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The COVID-19 pandemic has been stressful for many and has brought changes that created romantic relationship challenges. We were halfway through a trial of a relationship education workshop when the pandemic began, and we asked young adult participants how COVID-19 affected their romantic relationships. Participants completed questionnaires before (n = 85) and after the two-week workshop (n = 69) and three (n = 71) and six months later (n = 72). Participants averaged 22.7 years of age, most were female (83.5%) and fewer than half were White (43.5%). A thematic analysis (Braun & Clark, 2012) will be completed by the time of the conference. Results thus far indicate that participants identified changes in time together (22%), relationship changes (16%), and activity changes (12%) as a result of the pandemic. Specifically, participants said they had more quality time with their partner, “It has been nice to spend the pandemic with my partner. We have been supporting each other…and keeping each other company.” Relationship changes were also common, “The pandemic may have pulled us apart physically, but emotionally we've grown much closer.” Although less common, participants also experienced changes in activities, “Since we both go to school online, we got to do a lot of cooking together or find hobbies that we can enjoy together and it has been good for our relationship.” Thus, although the pandemic was stressful for people and their relationship, they reported unexpected benefits that may have ultimately fostered a sense of closeness and support with their partner.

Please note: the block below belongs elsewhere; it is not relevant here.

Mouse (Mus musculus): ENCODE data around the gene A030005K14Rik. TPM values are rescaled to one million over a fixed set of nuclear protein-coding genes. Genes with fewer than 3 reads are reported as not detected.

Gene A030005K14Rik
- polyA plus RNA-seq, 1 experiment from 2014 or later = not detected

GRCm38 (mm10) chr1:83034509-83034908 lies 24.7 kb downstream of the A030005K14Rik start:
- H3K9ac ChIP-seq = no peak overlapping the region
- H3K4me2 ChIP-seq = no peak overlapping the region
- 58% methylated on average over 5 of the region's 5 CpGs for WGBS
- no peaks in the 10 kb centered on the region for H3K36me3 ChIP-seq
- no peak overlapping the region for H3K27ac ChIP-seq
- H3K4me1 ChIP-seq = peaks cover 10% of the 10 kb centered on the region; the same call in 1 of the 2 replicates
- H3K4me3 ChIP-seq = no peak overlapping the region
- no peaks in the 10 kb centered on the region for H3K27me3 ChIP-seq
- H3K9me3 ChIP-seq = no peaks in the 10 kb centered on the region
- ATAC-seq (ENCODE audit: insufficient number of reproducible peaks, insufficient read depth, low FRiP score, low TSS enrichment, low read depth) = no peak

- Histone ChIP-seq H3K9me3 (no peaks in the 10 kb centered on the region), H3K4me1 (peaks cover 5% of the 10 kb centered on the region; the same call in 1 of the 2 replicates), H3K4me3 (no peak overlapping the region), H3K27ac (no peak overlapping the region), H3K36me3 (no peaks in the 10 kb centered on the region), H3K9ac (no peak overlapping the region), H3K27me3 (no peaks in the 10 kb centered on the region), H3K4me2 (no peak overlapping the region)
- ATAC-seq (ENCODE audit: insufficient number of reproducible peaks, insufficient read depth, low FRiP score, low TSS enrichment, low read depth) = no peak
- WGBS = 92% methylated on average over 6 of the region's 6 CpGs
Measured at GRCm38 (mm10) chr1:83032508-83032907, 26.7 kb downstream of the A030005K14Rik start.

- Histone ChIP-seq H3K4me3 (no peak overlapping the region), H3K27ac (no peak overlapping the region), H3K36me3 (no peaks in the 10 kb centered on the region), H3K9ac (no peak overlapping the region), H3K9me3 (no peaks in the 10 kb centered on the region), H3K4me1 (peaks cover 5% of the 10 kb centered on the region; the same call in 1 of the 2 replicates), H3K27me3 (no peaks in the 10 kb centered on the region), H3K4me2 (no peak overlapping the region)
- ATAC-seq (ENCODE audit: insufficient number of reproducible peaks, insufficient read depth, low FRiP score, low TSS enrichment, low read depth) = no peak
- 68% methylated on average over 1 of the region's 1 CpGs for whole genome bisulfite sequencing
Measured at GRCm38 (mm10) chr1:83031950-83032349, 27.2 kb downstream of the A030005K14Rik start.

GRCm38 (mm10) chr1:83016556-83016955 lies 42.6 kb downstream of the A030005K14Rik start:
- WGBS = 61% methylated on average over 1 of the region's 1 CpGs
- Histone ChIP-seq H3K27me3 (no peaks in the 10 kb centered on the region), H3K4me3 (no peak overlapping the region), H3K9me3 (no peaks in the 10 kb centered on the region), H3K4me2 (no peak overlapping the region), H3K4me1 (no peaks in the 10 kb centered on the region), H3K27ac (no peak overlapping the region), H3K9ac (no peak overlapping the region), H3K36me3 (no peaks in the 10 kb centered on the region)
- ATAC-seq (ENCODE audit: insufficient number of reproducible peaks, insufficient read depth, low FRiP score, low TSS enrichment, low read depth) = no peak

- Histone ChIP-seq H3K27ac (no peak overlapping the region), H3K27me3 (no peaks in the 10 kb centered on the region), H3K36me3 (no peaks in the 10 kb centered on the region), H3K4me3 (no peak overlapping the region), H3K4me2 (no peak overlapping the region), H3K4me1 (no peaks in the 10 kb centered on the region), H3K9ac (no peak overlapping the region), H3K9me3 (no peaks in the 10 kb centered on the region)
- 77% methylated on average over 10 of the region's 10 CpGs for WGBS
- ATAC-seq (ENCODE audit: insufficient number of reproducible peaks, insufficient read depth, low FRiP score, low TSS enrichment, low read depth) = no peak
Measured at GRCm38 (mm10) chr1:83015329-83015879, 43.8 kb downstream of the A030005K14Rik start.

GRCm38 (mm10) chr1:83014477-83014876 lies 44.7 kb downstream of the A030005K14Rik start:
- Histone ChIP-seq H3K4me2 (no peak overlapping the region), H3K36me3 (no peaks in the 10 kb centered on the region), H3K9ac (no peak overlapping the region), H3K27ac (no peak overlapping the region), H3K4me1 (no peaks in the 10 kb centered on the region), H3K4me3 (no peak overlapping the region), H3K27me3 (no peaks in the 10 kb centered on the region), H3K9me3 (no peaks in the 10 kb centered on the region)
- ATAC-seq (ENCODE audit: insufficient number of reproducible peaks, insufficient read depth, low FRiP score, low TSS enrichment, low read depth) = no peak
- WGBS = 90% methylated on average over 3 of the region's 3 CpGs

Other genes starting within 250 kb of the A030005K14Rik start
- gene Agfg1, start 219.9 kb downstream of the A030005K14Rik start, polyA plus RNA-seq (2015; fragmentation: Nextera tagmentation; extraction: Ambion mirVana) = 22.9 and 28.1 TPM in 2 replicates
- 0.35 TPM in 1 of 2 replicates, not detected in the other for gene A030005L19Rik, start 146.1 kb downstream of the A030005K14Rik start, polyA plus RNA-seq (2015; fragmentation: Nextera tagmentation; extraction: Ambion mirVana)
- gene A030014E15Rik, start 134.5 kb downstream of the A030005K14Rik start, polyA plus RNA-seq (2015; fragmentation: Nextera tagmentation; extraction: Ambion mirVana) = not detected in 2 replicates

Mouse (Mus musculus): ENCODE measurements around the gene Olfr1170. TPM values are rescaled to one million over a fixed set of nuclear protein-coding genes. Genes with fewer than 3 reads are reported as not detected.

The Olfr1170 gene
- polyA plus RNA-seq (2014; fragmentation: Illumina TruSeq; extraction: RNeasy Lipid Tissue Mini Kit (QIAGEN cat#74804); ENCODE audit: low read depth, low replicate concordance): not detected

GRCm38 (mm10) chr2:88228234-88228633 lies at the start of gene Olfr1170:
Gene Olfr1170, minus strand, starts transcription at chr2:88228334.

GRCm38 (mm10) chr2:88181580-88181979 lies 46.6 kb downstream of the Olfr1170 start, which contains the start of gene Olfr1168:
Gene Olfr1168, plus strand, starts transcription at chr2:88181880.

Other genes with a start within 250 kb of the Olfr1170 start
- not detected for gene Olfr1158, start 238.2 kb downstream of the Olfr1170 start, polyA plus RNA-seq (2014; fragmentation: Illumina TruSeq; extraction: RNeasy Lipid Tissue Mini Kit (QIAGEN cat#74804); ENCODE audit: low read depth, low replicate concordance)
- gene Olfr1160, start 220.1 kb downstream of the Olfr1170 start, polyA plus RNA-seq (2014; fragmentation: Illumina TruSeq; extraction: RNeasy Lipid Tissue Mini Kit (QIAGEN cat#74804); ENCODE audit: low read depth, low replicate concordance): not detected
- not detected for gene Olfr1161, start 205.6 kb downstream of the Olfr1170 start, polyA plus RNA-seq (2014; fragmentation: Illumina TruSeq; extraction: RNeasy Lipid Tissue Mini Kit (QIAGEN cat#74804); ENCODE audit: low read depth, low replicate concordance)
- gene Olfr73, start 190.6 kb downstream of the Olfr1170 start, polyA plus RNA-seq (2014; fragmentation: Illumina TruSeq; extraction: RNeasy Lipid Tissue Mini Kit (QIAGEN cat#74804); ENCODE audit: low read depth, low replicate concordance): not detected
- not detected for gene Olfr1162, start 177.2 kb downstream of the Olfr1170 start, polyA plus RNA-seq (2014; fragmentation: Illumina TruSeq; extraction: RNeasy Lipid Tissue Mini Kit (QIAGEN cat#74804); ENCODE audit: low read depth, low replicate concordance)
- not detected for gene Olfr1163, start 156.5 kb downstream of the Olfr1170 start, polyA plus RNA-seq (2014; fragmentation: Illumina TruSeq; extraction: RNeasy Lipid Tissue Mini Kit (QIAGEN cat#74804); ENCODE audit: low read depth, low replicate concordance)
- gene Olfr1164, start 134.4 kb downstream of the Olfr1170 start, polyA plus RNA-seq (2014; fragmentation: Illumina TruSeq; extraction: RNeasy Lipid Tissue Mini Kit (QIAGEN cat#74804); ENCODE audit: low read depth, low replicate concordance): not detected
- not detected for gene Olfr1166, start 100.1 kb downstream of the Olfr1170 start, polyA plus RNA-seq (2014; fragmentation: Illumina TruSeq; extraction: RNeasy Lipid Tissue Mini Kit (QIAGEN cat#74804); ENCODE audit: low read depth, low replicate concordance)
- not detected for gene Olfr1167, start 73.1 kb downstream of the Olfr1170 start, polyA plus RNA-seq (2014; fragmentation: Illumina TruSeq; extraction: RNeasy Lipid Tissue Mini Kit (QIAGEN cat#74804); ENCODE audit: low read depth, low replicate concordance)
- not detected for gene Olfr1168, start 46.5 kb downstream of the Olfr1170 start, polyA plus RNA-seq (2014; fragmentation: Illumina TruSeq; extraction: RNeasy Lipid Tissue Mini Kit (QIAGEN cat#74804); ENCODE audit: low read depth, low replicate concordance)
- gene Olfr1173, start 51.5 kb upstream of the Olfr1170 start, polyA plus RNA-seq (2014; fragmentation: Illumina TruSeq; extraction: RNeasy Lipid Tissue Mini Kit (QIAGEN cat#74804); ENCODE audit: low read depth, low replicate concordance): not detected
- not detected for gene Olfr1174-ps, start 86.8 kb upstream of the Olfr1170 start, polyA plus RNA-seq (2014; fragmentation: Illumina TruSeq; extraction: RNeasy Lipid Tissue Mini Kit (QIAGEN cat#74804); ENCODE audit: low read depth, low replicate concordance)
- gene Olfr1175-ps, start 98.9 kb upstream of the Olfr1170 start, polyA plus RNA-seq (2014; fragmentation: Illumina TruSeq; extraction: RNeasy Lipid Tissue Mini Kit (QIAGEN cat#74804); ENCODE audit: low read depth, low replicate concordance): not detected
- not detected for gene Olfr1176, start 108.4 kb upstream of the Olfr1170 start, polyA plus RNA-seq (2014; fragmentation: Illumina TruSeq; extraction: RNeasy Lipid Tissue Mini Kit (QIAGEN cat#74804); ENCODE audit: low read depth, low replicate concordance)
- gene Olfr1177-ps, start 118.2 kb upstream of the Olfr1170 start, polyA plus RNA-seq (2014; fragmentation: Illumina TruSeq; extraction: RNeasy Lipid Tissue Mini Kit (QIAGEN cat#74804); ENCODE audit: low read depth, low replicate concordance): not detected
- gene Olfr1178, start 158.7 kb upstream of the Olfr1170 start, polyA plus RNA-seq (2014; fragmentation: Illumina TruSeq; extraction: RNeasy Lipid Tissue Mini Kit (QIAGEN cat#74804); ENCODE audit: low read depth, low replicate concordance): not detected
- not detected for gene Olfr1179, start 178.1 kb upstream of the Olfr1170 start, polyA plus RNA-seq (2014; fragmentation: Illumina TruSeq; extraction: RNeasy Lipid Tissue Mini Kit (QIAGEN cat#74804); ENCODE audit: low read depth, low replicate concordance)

Dr. Rebecca Cobb, Department of Psychology, Simon Fraser University
Reseach Team Members:
Kaelin Toth, Dylan Murray, Simon Fraser University
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